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jones.gif (5140 bytes)FOR IMMEDIATE RELEASE CONTACT: Kimberly Nielsen

April 28, 1999

Jones Wants More Conclusive Testing Before Additional Troops are Immunized

WASHINGTON, D.C. - Congressman Walter B. Jones (R-NC), member of the House Committee on Armed Services, today called on Defense Secretary William Cohen to suspend further involuntary anthrax inoculation on military personnel until more thorough testing can dismiss the possibility of associated health risks.

In an April 28 letter to Secretary Cohen, Jones referenced a report confirming the presence of squalene antibodies in veterans who received the inoculation from 1990-1991 and contracted serious and debilitating illnesses. Squalene antibodies have been found in the blood of those uniformed personnel who served overseas and those who remained within the United States during the Gulf War. A full text of Congressman Jones' letter to Cohen is available upon request.

"I fully recognize the imperative to provide our men and women in uniform protection against unconventional threats such as biological weapons," Jones wrote. "However, I am concerned that the Department may be moving ahead with the implementation of an anthrax vaccine program prior to conducting the full range of scientific and medical tests necessary to appropriately reduce the risks of unintended health consequences for those required to receive the inoculation."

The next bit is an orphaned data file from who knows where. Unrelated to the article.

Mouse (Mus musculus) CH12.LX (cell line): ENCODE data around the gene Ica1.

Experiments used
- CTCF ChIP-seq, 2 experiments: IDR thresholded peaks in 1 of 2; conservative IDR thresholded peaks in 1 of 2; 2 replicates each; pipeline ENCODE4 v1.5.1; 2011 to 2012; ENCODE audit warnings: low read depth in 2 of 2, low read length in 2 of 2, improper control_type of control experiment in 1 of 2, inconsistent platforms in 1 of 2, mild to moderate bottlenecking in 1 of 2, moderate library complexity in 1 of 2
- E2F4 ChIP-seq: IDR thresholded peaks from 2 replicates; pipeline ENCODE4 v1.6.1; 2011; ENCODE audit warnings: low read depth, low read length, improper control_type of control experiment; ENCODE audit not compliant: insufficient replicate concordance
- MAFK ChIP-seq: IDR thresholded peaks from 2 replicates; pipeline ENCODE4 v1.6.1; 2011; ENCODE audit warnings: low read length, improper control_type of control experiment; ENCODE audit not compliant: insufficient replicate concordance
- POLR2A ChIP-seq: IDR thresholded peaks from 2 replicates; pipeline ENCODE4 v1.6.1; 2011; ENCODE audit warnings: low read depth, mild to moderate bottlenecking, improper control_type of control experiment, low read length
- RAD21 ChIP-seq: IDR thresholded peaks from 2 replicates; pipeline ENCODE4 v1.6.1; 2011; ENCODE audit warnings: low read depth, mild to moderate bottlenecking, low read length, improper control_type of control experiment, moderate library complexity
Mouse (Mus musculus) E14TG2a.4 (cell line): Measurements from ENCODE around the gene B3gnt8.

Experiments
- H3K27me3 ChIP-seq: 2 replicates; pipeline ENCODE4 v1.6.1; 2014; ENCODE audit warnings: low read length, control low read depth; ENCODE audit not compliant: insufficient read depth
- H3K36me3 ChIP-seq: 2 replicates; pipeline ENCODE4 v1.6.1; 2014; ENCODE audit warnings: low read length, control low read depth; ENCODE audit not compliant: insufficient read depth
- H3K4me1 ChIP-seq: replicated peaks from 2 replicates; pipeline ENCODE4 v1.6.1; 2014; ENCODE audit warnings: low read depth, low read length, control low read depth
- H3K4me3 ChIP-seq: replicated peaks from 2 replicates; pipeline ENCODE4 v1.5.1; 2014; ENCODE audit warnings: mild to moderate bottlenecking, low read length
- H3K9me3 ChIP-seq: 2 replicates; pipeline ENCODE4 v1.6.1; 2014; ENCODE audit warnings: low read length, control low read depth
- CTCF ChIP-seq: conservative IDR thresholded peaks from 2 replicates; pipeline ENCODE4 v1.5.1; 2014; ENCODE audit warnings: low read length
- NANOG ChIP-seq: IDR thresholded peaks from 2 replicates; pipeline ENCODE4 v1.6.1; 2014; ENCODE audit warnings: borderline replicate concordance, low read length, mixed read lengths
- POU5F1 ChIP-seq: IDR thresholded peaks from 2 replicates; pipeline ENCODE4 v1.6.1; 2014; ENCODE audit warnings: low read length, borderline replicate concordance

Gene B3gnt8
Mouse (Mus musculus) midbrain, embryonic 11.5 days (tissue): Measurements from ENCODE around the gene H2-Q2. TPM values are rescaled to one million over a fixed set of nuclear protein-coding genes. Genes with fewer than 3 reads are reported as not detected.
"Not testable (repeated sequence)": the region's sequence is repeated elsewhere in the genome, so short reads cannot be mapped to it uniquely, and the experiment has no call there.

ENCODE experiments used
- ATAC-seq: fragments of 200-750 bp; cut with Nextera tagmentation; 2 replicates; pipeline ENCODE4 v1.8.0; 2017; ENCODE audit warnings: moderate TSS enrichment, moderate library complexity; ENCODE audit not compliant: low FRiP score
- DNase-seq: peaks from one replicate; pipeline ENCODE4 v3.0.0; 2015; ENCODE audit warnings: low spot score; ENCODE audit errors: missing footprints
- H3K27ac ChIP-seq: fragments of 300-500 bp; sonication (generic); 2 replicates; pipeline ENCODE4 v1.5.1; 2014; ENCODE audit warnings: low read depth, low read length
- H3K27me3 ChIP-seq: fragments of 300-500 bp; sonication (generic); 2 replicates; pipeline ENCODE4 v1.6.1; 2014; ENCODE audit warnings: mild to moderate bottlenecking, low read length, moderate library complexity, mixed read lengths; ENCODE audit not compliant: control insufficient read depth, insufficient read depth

"After hearing from a number of my constituents, I now feel that I would be failing in my responsibility if I did not call attention to the legitimate questions of safety that surround the Department's policy of administering the anthrax vaccination. I have heard from too many military officers from the state of North Carolina alone, whose fierce loyalty and dedication to this country has forced them to offer their resignation from the service rather than disobey a direct order to receive a potentially unsafe immunization," Jones wrote.

"Mr. Secretary, I am certain you share my conviction that we, in both Congress and the Executive Branch, cannot falter in our responsibilities to ensure the health, safety, and welfare of those who serve their country in uniform," Jones wrote. "I urge you to impose a moratorium on involuntary anthrax vaccinations until a more thorough examination of the connection between previous vaccinations and adverse health affects has been completed."

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